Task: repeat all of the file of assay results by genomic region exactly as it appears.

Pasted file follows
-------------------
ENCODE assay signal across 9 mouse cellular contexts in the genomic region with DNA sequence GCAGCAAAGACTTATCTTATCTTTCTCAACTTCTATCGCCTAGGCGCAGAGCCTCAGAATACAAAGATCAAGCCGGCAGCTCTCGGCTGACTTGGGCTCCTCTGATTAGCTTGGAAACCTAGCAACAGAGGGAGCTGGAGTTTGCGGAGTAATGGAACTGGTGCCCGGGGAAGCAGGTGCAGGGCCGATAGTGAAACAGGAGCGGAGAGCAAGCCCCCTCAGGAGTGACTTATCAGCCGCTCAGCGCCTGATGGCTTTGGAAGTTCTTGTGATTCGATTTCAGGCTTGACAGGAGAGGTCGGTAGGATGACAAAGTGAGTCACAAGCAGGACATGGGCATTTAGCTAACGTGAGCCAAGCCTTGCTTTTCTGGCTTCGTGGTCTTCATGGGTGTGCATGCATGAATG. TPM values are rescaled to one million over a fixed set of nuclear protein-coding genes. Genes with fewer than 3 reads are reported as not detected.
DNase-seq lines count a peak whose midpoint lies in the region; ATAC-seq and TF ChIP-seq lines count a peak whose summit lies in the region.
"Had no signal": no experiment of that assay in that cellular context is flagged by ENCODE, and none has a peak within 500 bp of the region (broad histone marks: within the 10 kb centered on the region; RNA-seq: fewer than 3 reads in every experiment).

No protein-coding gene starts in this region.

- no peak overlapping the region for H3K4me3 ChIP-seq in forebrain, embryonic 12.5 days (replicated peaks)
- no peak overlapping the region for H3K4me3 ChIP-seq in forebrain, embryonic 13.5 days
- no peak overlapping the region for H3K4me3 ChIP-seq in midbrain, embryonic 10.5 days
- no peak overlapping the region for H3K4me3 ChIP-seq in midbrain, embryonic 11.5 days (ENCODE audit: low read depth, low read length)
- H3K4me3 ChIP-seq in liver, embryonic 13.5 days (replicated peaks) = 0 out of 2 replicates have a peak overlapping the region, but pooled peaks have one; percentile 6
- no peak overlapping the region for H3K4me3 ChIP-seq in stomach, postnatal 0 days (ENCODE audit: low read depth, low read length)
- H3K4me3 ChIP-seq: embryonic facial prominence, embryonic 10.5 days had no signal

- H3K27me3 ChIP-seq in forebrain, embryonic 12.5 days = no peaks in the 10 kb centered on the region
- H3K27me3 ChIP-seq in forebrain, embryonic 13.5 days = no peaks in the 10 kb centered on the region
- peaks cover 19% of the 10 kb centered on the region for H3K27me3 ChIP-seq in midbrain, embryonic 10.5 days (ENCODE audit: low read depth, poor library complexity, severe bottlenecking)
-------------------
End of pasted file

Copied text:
ENCODE assay signal across 9 mouse cellular contexts in the genomic region with DNA sequence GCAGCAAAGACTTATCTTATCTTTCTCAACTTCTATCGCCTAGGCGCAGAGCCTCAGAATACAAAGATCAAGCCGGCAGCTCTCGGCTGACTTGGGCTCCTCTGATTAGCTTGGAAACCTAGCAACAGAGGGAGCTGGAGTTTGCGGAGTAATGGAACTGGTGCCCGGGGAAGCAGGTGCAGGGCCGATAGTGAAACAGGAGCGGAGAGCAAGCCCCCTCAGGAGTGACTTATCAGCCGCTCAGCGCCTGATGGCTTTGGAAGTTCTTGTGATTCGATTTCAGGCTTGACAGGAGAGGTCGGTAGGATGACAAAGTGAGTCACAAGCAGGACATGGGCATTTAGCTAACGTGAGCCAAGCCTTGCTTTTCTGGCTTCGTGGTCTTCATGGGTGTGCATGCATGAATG. TPM values are rescaled to one million over a fixed set of nuclear protein-coding genes. Genes with fewer than 3 reads are reported as not detected.
DNase-seq lines count a peak whose midpoint lies in the region; ATAC-seq and TF ChIP-seq lines count a peak whose summit lies in the region.
"Had no signal": no experiment of that assay in that cellular context is flagged by ENCODE, and none has a peak within 500 bp of the region (broad histone marks: within the 10 kb centered on the region; RNA-seq: fewer than 3 reads in every experiment).

No protein-coding gene starts in this region.

- no peak overlapping the region for H3K4me3 ChIP-seq in forebrain, embryonic 12.5 days (replicated peaks)
- no peak overlapping the region for H3K4me3 ChIP-seq in forebrain, embryonic 13.5 days
- no peak overlapping the region for H3K4me3 ChIP-seq in midbrain, embryonic 10.5 days
- no peak overlapping the region for H3K4me3 ChIP-seq in midbrain, embryonic 11.5 days (ENCODE audit: low read depth, low read length)
- H3K4me3 ChIP-seq in liver, embryonic 13.5 days (replicated peaks) = 0 out of 2 replicates have a peak overlapping the region, but pooled peaks have one; percentile 6
- no peak overlapping the region for H3K4me3 ChIP-seq in stomach, postnatal 0 days (ENCODE audit: low read depth, low read length)
- H3K4me3 ChIP-seq: embryonic facial prominence, embryonic 10.5 days had no signal

- H3K27me3 ChIP-seq in forebrain, embryonic 12.5 days = no peaks in the 10 kb centered on the region
- H3K27me3 ChIP-seq in forebrain, embryonic 13.5 days = no peaks in the 10 kb centered on the region
- peaks cover 19% of the 10 kb centered on the region for H3K27me3 ChIP-seq in midbrain, embryonic 10.5 days (ENCODE audit: low read depth, poor library complexity, severe bottlenecking)